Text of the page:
FIG. 11 is a flowchart illustrating a series of steps 1100 in accordance with some embodiments of the present technology. In step 1105, a first computing rack is stacked on top of a second computing rack. The computing racks of the present step may be any of the computing racks illustrated in the previous examples. However, the computing racks of step 1105 require stacking components including at least one set of insertable components and one set of receiving components between the two racks. Stacking the first computing rack on top of the second computing rack therefore involves inserting the insertable components of one of the computing racks into the receiving components of the other computing rack. In step 1110, the mounting rails of the first computing rack are adjusted to a first position. The first position may be any position that the mounting points of the first rack allow for. In some examples, the positions of only two mounting rails are adjusted (the front set or the back set), while in other examples, the positions of all four mounting rails are adjusted. In step 1115, the mounting rails of the second computing rack are adjusted to a second position. Similar to the first rack, the positions of only two mounting rails are adjusted in some situations, while the positions of all four mounting rails are adjusted in other situations.

In step 1120, a first computing unit is mounted to the first computing rack. The first computing unit may be mounted directly or indirectly to the first computing rack. In some examples, a rail kit is directly coupled to the adjustable mounting rails of the first computing rack and the first computing unit is then mounted to or supported by the rail kit. In step 1125, a second computing unit is mounted to the mounting rails of the second computing rack. As with the first computing unit, the second computing unit may be mounted directly or indirectly to the second computing rack. In some examples, a rail kit is directly coupled to the adjustable mounting rails of the second computing rack and the second computing unit is then mounted to or supported by the rail kit.

Steps 1100 may further include mounting additional computing units into one or both of the computing racks. Furthermore, steps 1100 may include stacking additional computing racks above or below the first and second computing racks, where stacking additional racks includes inserting the insertable components of one rack into the receiving components of another rack. Steps 1100 may further include stacking the racks on a base. The base may be a stationary or rolling base. In some examples, a switch top may be stacked on top of the stack of computing racks, forming a complete datacenter rack.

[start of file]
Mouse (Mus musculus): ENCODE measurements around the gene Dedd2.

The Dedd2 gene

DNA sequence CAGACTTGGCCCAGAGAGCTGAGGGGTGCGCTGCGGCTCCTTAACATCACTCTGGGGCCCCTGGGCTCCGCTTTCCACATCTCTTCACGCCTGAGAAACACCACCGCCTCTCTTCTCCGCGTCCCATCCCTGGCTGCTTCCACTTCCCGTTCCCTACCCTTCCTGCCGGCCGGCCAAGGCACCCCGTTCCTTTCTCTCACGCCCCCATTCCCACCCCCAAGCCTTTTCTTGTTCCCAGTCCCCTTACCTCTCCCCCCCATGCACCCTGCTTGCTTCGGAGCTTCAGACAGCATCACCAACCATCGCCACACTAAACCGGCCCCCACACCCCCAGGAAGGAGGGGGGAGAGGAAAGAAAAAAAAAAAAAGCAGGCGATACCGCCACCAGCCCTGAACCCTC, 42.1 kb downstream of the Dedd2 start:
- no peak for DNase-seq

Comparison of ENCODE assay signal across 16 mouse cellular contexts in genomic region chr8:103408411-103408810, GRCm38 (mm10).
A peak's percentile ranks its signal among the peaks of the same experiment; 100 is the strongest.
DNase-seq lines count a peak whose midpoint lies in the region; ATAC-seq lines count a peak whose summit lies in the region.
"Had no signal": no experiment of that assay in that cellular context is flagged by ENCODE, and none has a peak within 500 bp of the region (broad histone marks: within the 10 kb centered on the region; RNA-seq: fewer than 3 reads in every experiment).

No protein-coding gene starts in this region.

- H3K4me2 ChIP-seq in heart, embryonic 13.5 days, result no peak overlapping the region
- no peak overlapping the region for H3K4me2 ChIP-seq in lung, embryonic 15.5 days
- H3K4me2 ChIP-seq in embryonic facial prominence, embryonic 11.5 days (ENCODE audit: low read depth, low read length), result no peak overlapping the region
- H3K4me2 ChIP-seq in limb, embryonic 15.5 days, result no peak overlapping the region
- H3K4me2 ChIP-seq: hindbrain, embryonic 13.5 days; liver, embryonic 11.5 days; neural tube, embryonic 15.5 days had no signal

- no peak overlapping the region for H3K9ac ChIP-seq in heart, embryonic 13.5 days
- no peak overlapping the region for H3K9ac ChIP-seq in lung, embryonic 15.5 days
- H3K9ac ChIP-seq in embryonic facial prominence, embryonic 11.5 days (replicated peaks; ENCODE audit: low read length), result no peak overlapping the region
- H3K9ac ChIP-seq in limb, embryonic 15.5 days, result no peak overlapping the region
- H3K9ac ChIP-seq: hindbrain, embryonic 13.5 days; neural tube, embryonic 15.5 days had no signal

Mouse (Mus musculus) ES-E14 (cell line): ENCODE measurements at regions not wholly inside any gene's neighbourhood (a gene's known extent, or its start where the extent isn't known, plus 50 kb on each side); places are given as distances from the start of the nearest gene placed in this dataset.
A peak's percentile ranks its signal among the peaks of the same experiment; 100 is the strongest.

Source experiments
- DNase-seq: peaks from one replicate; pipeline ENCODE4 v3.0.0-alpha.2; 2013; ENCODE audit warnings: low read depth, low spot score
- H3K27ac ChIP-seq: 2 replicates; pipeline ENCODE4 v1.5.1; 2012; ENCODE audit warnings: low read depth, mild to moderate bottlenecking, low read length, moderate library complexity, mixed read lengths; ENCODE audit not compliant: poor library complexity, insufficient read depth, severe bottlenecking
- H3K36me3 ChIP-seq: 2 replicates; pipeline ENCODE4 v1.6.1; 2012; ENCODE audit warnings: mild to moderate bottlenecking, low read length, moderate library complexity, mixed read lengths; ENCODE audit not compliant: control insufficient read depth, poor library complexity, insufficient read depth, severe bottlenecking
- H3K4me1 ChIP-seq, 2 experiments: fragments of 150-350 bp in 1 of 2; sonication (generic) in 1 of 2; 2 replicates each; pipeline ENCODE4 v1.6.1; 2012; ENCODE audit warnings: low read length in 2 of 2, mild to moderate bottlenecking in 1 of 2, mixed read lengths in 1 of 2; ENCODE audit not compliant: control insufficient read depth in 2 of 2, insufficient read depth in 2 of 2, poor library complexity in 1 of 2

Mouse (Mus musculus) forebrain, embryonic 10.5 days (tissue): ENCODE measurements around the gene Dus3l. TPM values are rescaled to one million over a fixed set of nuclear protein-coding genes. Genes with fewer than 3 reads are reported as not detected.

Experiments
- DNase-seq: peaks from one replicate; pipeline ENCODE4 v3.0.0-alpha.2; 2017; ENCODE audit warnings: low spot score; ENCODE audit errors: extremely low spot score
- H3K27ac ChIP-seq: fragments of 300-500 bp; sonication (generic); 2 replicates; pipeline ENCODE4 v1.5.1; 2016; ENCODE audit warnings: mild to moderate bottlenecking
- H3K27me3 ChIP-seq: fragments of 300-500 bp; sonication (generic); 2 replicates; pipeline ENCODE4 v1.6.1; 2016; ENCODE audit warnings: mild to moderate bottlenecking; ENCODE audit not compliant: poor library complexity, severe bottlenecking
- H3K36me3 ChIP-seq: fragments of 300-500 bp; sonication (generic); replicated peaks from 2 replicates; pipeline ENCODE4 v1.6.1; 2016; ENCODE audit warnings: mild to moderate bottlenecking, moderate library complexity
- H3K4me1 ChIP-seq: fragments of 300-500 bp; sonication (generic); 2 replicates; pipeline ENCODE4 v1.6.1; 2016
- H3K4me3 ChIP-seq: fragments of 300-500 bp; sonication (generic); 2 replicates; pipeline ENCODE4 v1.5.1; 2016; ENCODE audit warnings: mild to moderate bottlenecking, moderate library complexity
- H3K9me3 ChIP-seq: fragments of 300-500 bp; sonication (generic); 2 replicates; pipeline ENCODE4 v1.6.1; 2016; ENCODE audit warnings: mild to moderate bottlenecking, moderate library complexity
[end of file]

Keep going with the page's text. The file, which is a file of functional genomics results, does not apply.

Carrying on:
The included descriptions and figures depict specific embodiments to teach those skilled in the art how to make and use the best mode of the invention. For the purpose of teaching inventive principles, some conventional aspects have been simplified or omitted. Those skilled in the art will appreciate variations from these embodiments that fall within the scope of the disclosure. Those skilled in the art will also appreciate that the features described above may be combined in various ways to form multiple embodiments. As a result, the invention is not limited to the specific embodiments described above, but only by the claims and their equivalents.

Claims

1. A computing rack comprising:

a frame comprising a first enclosure configured to house a plurality of computing units, the first enclosure having a height, a width, and a depth;
at least one adjustable vertical mounting rail, coupled to the frame, for mounting the plurality of computing units, wherein the at least one adjustable vertical mounting rail is adjustable to at least a first position along the depth of the first enclosure; and
one or more components for vertically stacking the computing rack with at least a second computing rack comprising a second enclosure, wherein the one or more components comprise one or more receiving components each shaped to receive a corresponding insertable component extending vertically from the second computing rack.

2. The computing rack of claim 1, wherein:

the second computing rack comprises at least one additional adjustable vertical mounting rail; and
the at least one additional adjustable vertical mounting rail is adjustable to at least a second position along the depth of the second enclosure.

3. The computing rack of claim 2, wherein the adjustable vertical mounting rail of the computing rack and the additional adjustable vertical mounting rail of the second computing rack are adjustable to different positions such that the second computing rack is configurable to house computing units of a different depth than the plurality of computing units of the computing rack.

4. The computing rack of claim 1, wherein the at least one adjustable vertical mounting rail comprises:

a first set of adjustable vertical mounting rails for mounting a front of at least one computing unit; and
a second set of adjustable vertical mounting rails for mounting a back of the at least one computing unit.